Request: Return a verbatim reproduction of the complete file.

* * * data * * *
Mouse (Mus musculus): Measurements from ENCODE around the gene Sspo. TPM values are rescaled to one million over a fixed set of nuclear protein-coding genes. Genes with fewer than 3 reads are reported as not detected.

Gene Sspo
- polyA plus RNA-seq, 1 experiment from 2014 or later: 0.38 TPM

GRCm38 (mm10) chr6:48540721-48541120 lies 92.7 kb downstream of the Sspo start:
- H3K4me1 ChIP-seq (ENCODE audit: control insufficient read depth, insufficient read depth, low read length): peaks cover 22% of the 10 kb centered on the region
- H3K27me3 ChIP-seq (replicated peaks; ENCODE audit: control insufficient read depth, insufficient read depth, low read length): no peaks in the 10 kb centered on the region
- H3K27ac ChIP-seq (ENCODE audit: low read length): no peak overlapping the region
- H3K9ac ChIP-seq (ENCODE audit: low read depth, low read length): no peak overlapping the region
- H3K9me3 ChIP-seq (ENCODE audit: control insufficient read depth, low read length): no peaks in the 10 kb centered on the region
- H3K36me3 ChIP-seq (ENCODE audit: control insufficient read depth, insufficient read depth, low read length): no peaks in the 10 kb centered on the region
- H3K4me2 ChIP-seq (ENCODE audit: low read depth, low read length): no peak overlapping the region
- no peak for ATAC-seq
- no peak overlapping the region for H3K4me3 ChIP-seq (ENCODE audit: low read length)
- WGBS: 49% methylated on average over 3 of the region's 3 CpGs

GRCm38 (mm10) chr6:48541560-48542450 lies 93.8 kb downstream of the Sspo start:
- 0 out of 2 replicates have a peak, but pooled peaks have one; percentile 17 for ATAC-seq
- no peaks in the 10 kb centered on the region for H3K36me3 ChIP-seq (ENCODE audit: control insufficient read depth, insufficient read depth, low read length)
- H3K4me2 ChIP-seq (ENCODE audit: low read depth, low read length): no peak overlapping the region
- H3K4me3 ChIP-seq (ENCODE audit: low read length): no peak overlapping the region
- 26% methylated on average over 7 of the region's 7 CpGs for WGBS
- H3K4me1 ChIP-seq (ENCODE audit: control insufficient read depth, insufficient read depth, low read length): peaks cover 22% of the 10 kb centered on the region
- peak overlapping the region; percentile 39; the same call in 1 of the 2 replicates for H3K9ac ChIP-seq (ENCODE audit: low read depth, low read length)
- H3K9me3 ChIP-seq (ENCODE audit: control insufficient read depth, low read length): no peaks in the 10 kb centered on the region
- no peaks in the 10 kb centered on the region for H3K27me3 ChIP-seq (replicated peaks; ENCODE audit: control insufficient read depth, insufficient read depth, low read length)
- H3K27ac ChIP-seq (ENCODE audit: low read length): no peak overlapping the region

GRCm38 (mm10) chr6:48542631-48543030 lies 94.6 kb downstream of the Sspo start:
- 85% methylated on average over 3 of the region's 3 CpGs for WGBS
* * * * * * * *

Mouse (Mus musculus): Measurements from ENCODE around the gene Sspo. TPM values are rescaled to one million over a fixed set of nuclear protein-coding genes. Genes with fewer than 3 reads are reported as not detected.

Gene Sspo
- polyA plus RNA-seq, 1 experiment from 2014 or later: 0.38 TPM

GRCm38 (mm10) chr6:48540721-48541120 lies 92.7 kb downstream of the Sspo start:
- H3K4me1 ChIP-seq (ENCODE audit: control insufficient read depth, insufficient read depth, low read length): peaks cover 22% of the 10 kb centered on the region
- H3K27me3 ChIP-seq (replicated peaks; ENCODE audit: control insufficient read depth, insufficient read depth, low read length): no peaks in the 10 kb centered on the region
- H3K27ac ChIP-seq (ENCODE audit: low read length): no peak overlapping the region
- H3K9ac ChIP-seq (ENCODE audit: low read depth, low read length): no peak overlapping the region
- H3K9me3 ChIP-seq (ENCODE audit: control insufficient read depth, low read length): no peaks in the 10 kb centered on the region
- H3K36me3 ChIP-seq (ENCODE audit: control insufficient read depth, insufficient read depth, low read length): no peaks in the 10 kb centered on the region
- H3K4me2 ChIP-seq (ENCODE audit: low read depth, low read length): no peak overlapping the region
- no peak for ATAC-seq
- no peak overlapping the region for H3K4me3 ChIP-seq (ENCODE audit: low read length)
- WGBS: 49% methylated on average over 3 of the region's 3 CpGs

GRCm38 (mm10) chr6:48541560-48542450 lies 93.8 kb downstream of the Sspo start:
- 0 out of 2 replicates have a peak, but pooled peaks have one; percentile 17 for ATAC-seq
- no peaks in the 10 kb centered on the region for H3K36me3 ChIP-seq (ENCODE audit: control insufficient read depth, insufficient read depth, low read length)
- H3K4me2 ChIP-seq (ENCODE audit: low read depth, low read length): no peak overlapping the region
- H3K4me3 ChIP-seq (ENCODE audit: low read length): no peak overlapping the region
- 26% methylated on average over 7 of the region's 7 CpGs for WGBS
- H3K4me1 ChIP-seq (ENCODE audit: control insufficient read depth, insufficient read depth, low read length): peaks cover 22% of the 10 kb centered on the region
- peak overlapping the region; percentile 39; the same call in 1 of the 2 replicates for H3K9ac ChIP-seq (ENCODE audit: low read depth, low read length)
- H3K9me3 ChIP-seq (ENCODE audit: control insufficient read depth, low read length): no peaks in the 10 kb centered on the region
- no peaks in the 10 kb centered on the region for H3K27me3 ChIP-seq (replicated peaks; ENCODE audit: control insufficient read depth, insufficient read depth, low read length)
- H3K27ac ChIP-seq (ENCODE audit: low read length): no peak overlapping the region

GRCm38 (mm10) chr6:48542631-48543030 lies 94.6 kb downstream of the Sspo start:
- 85% methylated on average over 3 of the region's 3 CpGs for WGBS